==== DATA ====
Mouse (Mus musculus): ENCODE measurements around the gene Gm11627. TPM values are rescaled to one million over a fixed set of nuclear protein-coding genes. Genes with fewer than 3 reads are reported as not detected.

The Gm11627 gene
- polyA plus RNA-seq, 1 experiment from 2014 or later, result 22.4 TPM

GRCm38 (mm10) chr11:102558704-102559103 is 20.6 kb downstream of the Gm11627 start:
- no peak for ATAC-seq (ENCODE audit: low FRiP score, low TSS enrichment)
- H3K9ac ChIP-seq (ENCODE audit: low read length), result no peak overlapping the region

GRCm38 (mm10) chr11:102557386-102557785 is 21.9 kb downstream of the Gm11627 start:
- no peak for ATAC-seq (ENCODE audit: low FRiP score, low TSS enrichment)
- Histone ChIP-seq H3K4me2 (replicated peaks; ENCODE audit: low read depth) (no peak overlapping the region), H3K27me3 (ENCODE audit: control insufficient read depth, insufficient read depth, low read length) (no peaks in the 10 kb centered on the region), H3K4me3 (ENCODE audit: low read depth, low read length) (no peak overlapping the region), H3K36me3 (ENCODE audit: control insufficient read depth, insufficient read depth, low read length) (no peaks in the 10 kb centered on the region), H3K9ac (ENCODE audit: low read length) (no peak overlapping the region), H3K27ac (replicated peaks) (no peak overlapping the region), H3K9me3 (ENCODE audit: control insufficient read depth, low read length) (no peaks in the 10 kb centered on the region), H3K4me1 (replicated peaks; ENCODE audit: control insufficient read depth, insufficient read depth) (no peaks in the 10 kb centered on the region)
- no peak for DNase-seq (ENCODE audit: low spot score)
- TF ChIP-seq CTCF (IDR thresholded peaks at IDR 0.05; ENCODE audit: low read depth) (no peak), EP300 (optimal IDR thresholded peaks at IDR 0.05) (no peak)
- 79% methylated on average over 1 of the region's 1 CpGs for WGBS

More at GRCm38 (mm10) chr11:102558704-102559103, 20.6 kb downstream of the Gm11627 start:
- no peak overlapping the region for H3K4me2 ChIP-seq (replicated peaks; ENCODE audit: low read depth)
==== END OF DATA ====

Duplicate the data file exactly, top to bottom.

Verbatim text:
Mouse (Mus musculus): ENCODE measurements around the gene Gm11627. TPM values are rescaled to one million over a fixed set of nuclear protein-coding genes. Genes with fewer than 3 reads are reported as not detected.

The Gm11627 gene
- polyA plus RNA-seq, 1 experiment from 2014 or later, result 22.4 TPM

GRCm38 (mm10) chr11:102558704-102559103 is 20.6 kb downstream of the Gm11627 start:
- no peak for ATAC-seq (ENCODE audit: low FRiP score, low TSS enrichment)
- H3K9ac ChIP-seq (ENCODE audit: low read length), result no peak overlapping the region

GRCm38 (mm10) chr11:102557386-102557785 is 21.9 kb downstream of the Gm11627 start:
- no peak for ATAC-seq (ENCODE audit: low FRiP score, low TSS enrichment)
- Histone ChIP-seq H3K4me2 (replicated peaks; ENCODE audit: low read depth) (no peak overlapping the region), H3K27me3 (ENCODE audit: control insufficient read depth, insufficient read depth, low read length) (no peaks in the 10 kb centered on the region), H3K4me3 (ENCODE audit: low read depth, low read length) (no peak overlapping the region), H3K36me3 (ENCODE audit: control insufficient read depth, insufficient read depth, low read length) (no peaks in the 10 kb centered on the region), H3K9ac (ENCODE audit: low read length) (no peak overlapping the region), H3K27ac (replicated peaks) (no peak overlapping the region), H3K9me3 (ENCODE audit: control insufficient read depth, low read length) (no peaks in the 10 kb centered on the region), H3K4me1 (replicated peaks; ENCODE audit: control insufficient read depth, insufficient read depth) (no peaks in the 10 kb centered on the region)
- no peak for DNase-seq (ENCODE audit: low spot score)
- TF ChIP-seq CTCF (IDR thresholded peaks at IDR 0.05; ENCODE audit: low read depth) (no peak), EP300 (optimal IDR thresholded peaks at IDR 0.05) (no peak)
- 79% methylated on average over 1 of the region's 1 CpGs for WGBS

More at GRCm38 (mm10) chr11:102558704-102559103, 20.6 kb downstream of the Gm11627 start:
- no peak overlapping the region for H3K4me2 ChIP-seq (replicated peaks; ENCODE audit: low read depth)